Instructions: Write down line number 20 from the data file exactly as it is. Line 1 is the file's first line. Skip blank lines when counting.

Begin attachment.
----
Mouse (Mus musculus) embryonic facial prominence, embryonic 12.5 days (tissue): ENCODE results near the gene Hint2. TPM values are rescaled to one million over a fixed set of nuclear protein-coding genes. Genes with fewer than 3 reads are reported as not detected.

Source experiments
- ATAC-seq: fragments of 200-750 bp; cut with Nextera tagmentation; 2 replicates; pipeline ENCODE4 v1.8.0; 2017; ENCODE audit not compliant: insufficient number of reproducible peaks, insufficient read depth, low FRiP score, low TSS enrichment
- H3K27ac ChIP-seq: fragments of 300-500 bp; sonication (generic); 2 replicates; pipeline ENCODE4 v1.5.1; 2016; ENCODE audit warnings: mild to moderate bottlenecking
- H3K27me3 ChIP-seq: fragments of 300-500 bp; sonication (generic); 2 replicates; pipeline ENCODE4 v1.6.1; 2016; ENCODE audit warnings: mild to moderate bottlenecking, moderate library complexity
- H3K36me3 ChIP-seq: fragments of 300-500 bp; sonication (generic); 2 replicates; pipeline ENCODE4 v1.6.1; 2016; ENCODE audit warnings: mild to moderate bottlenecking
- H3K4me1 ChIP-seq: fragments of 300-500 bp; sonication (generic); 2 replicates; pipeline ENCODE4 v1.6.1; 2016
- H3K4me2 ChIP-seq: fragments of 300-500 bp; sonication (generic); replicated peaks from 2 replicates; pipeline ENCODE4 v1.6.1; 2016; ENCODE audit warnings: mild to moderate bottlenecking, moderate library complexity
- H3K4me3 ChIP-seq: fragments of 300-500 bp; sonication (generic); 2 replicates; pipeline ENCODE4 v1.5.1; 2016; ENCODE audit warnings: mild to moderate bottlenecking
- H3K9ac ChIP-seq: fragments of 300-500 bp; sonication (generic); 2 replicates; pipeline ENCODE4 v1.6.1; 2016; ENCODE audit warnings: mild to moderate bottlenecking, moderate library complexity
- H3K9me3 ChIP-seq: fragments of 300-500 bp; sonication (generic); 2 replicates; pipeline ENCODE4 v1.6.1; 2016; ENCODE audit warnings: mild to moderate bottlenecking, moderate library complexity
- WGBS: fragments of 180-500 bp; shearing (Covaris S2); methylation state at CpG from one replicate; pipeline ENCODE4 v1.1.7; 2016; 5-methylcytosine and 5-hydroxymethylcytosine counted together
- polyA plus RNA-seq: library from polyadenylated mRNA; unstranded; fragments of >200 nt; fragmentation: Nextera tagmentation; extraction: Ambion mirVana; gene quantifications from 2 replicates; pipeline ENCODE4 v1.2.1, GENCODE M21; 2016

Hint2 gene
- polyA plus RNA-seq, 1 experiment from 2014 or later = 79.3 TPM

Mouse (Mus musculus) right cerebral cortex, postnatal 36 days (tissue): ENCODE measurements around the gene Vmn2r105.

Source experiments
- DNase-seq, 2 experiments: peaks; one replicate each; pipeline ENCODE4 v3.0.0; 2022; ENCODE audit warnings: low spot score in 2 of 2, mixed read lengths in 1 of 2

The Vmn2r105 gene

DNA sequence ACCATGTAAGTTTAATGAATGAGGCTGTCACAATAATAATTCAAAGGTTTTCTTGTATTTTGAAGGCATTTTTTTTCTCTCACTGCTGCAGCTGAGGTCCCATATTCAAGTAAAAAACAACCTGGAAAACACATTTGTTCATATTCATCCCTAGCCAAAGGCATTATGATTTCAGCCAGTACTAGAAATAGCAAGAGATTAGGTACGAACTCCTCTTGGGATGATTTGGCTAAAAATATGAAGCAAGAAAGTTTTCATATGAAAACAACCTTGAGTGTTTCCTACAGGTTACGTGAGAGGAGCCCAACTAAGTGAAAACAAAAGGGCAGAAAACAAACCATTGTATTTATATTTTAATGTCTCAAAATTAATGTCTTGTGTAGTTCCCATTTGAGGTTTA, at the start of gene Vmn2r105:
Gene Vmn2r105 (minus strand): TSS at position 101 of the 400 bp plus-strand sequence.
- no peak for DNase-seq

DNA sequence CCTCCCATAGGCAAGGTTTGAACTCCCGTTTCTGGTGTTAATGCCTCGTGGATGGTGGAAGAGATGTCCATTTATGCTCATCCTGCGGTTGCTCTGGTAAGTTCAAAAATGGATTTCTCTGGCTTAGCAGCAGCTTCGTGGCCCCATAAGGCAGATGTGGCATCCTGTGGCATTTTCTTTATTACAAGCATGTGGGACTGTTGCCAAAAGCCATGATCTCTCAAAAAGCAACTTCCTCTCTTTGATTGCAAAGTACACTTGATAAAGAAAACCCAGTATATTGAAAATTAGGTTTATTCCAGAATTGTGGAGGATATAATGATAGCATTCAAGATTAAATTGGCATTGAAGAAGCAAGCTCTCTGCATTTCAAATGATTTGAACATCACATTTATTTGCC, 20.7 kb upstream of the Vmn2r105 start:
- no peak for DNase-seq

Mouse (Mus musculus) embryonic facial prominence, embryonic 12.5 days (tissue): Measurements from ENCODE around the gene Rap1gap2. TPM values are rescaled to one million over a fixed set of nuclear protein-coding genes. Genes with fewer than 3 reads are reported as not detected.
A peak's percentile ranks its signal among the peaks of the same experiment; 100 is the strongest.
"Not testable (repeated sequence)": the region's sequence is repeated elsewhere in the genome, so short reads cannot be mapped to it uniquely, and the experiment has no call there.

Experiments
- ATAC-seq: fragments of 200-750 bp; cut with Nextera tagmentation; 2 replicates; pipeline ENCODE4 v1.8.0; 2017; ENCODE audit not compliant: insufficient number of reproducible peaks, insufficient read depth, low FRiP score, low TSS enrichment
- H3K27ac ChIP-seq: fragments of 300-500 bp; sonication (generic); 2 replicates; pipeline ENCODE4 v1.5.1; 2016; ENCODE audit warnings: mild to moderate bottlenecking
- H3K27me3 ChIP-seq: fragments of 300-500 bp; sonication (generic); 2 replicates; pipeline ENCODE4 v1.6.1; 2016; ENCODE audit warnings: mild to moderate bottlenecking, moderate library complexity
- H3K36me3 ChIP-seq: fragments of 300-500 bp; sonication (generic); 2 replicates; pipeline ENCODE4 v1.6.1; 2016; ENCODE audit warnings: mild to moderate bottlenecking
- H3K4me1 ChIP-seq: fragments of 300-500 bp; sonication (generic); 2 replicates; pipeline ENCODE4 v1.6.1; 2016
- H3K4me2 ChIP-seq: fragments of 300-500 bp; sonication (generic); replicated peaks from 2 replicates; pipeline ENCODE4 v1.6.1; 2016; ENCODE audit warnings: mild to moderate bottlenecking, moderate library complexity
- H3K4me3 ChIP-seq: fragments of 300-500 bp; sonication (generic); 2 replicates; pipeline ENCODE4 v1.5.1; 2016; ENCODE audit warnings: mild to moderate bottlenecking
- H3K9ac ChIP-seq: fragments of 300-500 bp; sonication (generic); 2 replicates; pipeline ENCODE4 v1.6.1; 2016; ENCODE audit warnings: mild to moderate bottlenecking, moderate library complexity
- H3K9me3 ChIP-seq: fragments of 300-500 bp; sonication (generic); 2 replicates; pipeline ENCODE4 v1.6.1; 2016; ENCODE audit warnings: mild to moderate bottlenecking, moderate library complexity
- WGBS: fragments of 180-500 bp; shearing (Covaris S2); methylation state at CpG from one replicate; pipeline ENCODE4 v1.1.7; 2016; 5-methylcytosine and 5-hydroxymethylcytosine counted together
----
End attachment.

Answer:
DNA sequence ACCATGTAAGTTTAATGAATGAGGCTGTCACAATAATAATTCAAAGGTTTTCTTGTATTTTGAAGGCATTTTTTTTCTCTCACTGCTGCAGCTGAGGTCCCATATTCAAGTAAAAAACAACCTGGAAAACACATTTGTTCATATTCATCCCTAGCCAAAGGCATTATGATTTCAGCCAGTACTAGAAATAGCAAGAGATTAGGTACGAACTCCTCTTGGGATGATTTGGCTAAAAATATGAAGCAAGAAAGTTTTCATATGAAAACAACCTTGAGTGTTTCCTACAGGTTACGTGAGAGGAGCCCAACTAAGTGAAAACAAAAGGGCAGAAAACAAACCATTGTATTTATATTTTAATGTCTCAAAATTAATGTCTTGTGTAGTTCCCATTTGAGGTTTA, at the start of gene Vmn2r105: